I remember when I was 12 years old, I was offered braces because my teeth were so crooked, but I refused because I was already bullied for being Métis, I couldn’t stand being bullied for having train braces too – it’s sad.

Fortunately, beauty ideals have changed since I was a kid. I remember feeling more confident when Beyoncé started because she made me feel like it was normal to have wide hips.

But we still have a long way to go. I just hope that future generations can be more proud of them.

I just wanted to be skinny.

Maya, London

Maya

I was so unhappy because I didn’t belong. (Photo: Maya)

Growing up in North London, in a very white area, I remember my mother coming home from school and asking me why the other girls were so skinny.

I practiced a lot, but I was always bigger than them. I was so unhappy because I didn’t meet the standards of the Eurocentric body.

Now that big butts and fat thighs are in fashion, these features I hated at the time are allowed thanks to white guards.

I wanted to be Little Spice so bad..

No, Manchester.

bride

It was really clear what was considered beautiful and what was not. (Photo: J’Nae)

I was obsessed with the Spice Girls when I was a kid. I wanted so badly to be a baby herb, with blonde hair, blue eyes and braids, but my friends insisted I was a scary herb because I was black, but I couldn’t identify with that at all.

I wanted to be a baby because she was considered beautiful and angelic and everyone loved her. I didn’t want to be scary or aggressive or stubborn.

Looking back, I find it very interesting. The fact that her name is scary has sent such a devastating message to young girls.

It was really clear what was considered beautiful and what was not. And in reality, not much has changed.

How can Eurocentric standards of beauty be countered?

  • It starts with the question of what influence you are under. Look at your social media feed – do you see faces and bodies that look like yours? If not, change it. Vary your diet and check the bills that really make it.
  • Study the brands of beauty products you use and check if they match your skin tone.
  • It is important to remember that diversity and inclusion continue to evolve in the mainstream of beauty and wellness. Brands and companies have a long way to go, and change will take time and work.
  • That’s why it’s important to keep reminding ourselves that there is more than one ideal of beauty.
  • Body ideals and beauty standards are set by companies to make you feel bad about not having big eyebrows or a thin nose. They focus specifically on our insecurities. To counteract this, we must be critical of marketing and advertising.
  • Connect with people who care about and value diversity. These interactions online or in real life will help you remember that faces and bodies can be different.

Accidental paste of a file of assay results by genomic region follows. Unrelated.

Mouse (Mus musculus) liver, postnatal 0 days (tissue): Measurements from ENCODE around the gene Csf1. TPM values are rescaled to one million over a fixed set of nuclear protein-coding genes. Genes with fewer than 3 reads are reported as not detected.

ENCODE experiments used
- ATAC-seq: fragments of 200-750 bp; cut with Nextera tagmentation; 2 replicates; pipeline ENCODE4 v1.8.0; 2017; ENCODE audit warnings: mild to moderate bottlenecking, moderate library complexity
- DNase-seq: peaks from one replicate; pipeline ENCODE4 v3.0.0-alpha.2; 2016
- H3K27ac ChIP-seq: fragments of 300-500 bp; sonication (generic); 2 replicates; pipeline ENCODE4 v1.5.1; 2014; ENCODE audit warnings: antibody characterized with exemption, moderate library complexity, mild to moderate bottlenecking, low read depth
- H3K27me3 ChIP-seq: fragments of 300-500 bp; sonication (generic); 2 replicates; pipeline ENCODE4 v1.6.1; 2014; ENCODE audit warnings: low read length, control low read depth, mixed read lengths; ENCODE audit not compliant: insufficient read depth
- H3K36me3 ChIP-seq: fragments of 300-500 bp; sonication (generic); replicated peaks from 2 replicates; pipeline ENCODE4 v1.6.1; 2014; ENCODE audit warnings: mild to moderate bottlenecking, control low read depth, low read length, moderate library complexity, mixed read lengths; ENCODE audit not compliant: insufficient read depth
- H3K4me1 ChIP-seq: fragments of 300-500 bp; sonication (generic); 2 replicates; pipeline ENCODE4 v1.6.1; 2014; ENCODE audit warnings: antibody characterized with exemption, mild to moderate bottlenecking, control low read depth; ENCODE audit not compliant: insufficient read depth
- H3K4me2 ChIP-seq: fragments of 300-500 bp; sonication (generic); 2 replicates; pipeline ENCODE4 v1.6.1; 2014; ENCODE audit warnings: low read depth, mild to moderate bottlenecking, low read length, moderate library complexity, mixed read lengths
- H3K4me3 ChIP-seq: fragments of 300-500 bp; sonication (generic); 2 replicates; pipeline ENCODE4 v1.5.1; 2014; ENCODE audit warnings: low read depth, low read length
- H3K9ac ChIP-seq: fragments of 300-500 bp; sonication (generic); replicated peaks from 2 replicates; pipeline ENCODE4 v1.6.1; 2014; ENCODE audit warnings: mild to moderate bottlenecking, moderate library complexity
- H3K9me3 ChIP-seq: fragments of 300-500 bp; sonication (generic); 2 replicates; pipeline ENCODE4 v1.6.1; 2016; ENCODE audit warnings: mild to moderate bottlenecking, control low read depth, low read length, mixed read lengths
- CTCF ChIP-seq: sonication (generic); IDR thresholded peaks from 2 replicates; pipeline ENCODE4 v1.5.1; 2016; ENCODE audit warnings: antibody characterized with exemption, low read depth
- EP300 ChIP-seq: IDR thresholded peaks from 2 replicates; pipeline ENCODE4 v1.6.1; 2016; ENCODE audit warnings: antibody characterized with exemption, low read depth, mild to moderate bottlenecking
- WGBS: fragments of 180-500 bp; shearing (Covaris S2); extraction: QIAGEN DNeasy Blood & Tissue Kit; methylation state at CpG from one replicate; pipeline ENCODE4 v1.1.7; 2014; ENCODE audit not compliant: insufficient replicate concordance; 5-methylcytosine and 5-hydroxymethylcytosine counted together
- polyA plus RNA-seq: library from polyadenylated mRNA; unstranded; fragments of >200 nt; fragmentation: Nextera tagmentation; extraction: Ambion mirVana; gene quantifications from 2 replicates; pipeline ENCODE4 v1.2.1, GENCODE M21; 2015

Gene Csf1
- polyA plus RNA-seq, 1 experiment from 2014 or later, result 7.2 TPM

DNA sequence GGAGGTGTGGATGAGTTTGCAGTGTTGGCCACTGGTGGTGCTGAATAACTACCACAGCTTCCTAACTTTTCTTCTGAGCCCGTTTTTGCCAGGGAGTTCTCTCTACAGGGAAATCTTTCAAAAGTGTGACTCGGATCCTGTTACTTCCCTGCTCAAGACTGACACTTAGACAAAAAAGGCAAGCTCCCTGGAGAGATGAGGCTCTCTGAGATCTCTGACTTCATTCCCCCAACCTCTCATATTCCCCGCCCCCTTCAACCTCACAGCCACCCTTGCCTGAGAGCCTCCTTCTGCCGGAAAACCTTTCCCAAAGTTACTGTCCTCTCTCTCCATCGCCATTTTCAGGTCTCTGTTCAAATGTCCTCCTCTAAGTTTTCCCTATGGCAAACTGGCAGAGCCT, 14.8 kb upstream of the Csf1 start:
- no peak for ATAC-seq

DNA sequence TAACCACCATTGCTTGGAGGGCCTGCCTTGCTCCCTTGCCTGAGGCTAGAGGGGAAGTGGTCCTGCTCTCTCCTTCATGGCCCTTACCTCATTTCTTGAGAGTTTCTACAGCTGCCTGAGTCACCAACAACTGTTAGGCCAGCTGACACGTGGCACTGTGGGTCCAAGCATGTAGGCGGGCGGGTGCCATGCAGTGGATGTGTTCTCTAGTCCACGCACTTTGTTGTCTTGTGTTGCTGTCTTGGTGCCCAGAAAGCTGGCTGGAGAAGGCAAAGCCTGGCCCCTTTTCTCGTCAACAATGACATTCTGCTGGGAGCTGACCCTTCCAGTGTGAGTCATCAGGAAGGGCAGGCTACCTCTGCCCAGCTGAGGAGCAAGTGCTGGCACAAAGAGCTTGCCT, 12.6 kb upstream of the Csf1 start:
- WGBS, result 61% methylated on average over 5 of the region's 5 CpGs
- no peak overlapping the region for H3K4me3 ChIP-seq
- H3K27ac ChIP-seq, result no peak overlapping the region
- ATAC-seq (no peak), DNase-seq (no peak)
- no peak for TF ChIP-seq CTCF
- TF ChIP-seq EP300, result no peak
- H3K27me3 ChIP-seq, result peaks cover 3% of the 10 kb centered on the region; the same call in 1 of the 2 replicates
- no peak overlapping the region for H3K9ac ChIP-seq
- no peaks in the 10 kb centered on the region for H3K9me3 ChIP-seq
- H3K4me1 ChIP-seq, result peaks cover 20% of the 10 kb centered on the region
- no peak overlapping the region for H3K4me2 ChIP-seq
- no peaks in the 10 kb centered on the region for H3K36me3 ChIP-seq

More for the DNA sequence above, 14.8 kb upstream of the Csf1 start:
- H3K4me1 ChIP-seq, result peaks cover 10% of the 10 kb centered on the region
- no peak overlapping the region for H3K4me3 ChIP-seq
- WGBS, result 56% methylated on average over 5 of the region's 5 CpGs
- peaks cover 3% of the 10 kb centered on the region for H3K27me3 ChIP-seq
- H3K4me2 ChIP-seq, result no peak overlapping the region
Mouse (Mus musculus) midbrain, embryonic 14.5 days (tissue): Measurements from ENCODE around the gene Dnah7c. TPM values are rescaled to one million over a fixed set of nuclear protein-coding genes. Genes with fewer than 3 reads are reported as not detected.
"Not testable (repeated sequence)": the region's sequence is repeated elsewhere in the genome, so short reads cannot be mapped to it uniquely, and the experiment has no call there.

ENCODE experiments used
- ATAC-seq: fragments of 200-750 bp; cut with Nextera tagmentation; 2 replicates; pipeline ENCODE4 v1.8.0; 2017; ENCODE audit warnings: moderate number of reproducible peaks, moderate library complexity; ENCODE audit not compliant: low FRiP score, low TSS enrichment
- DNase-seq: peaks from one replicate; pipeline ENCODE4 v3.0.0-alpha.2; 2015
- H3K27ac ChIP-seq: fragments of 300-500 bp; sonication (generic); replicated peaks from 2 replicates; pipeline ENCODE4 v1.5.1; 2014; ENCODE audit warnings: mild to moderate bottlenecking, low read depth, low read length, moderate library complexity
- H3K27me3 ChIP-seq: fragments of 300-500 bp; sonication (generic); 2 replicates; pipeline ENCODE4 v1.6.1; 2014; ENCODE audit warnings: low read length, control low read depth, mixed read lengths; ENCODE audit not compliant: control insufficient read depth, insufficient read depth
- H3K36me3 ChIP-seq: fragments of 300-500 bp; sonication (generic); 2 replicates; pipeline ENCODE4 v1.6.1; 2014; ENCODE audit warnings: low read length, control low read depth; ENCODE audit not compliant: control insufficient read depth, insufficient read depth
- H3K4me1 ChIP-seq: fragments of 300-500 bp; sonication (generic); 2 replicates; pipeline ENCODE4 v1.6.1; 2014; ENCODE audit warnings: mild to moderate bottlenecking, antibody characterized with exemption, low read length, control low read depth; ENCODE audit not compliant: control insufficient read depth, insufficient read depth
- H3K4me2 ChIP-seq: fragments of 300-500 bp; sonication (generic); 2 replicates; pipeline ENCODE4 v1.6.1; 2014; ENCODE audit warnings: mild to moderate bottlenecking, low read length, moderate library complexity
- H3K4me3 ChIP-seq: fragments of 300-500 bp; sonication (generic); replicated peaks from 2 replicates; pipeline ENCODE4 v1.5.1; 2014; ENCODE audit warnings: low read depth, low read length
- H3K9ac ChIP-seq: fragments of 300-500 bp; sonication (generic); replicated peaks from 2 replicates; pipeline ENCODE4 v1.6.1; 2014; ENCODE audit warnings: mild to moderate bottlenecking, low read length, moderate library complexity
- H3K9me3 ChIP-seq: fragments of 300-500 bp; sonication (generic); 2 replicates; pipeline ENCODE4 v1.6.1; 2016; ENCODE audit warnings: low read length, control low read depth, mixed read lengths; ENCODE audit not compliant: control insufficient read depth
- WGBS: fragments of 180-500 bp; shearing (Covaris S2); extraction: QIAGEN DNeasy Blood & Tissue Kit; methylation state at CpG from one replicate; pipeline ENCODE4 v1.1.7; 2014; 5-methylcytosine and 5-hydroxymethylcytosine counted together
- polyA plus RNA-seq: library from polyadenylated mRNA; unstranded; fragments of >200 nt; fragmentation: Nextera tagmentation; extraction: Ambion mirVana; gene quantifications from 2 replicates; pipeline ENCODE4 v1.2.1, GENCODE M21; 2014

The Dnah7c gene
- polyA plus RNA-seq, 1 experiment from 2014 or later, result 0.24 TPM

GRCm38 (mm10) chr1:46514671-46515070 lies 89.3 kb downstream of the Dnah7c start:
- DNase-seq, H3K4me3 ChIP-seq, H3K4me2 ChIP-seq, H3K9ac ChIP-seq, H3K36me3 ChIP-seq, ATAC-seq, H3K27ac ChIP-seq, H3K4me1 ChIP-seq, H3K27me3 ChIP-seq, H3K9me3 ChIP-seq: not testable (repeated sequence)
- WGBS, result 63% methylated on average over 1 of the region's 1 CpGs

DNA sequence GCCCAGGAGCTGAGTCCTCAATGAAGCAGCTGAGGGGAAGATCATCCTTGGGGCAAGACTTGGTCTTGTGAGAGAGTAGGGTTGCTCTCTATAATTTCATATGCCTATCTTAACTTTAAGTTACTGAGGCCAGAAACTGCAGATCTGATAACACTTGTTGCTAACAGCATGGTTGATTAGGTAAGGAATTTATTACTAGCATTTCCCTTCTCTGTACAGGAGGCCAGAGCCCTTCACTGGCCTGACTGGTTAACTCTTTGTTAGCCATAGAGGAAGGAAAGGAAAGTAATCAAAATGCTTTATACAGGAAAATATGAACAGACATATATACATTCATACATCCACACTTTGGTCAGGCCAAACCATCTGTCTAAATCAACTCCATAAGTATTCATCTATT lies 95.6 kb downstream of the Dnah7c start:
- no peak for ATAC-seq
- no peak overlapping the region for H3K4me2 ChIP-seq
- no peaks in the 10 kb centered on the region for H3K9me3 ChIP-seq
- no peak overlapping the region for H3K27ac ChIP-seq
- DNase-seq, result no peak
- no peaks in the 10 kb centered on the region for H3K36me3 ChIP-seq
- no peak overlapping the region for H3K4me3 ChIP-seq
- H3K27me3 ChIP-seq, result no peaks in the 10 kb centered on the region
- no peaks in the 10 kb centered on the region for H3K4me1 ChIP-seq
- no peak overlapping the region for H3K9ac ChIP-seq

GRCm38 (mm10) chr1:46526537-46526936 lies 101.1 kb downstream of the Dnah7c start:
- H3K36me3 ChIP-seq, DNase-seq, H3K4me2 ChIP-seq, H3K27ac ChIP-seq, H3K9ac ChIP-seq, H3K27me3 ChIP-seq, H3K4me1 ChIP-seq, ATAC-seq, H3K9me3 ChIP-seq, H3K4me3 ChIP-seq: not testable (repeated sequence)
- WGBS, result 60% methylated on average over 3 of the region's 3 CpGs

• If you have self-esteem and body image issues and feel it is affecting your daily life, seek professional help.

Dr. Tina Mistry, psychologist.

I had trouble getting my hair out

Maria*, Bournemouth

I never hated my skin, but I really wanted straight hair.

You never see girls with curly or African hair in magazines, so I didn’t see them as pretty. I have struggled my whole life to accept my hair because of the way it is presented in the media.

When I had a job interview, I dressed him up to make a better impression, and it was the same when I was dating guys.

I’m proud that I learned how to kiss my hair, but I really wish there was more information in pop culture about how to style curly African hair. It had a huge effect on my self-esteem.

Fortunately, people are talking more in recent years and it’s harder for them to discriminate.

It took a lot of work to make me feel comfortableI don’t know….

Angelina, Wirral.

Angelina

I keep trying to learn what I’ve been told about myself. (Photo: Angelina)

Growing up, I obsessively straightened my hair and chose a foundation color that was too light because I wanted to look paler. I was always so relieved when my white friends said they were darker than me, which is so confusing.

I’m Polynesian, so I have wide hips, which I am. I always thought I would never be as beautiful as the skinny white women around me. It took a lot of work to get comfortable, and if I hadn’t been educated on Twitter, I’d probably still be clinging to those insecurities.

Of course, I’m not sure yet, but I keep trying to learn what I’ve been told about myself, but it’s not true.

Being surrounded by like-minded people has also helped me a lot.

Read more: Beauty

I wish I was paler than.

Sunita, Derby.

Sunita

I was constantly told to stay out of the sun so as not to darken. (Photo: Sunita)

I thought I was lucky to be a model, but in reality it was a real struggle to find a job, and I was always the token brown girl in the middle of a sea of white people.

When I appeared in the fashion shows, I had to bring my own makeup because the makeup artists never had my shade. It was so demoralizing to see so few women of color, especially South Asian women, in industry and on magazine covers.

At home I was constantly told not to expose myself to the sun so as not to darken, while my cousins were enchanted by green and hazel eyes. I was not appreciated and I did not fit in.

I wish I could say that my young self is proud of his tanned skin, thick black hair and strong dark eyebrows. I would tell her that she doesn’t need to wear colored lenses or dye her hair; it’s not a novelty, a fetish or a fashion trend. She’s beautiful inside and out.

*Name changed.

State Racism

This series is an in-depth look at racism in the UK in 2020 and beyond.

We seek to explore how, where and why individual and structural racism affects people of color.

It’s important to improve the language we use to talk about racism and to keep having difficult conversations about inequality – even if they make you uncomfortable.

If you have a story or personal experience of racism you would like to share, please contact us at [email protected]

Do you have something to tell me? We want to hear from you.

Contact us: [email protected]

MORE: Racial fetish: Why is it racist to say you like black women.

MORE: A love letter from one ethnic minority in the workplace to another.

MORE: We must stop thinking of ourselves as minorities – we are the majority.

 

You May Also Like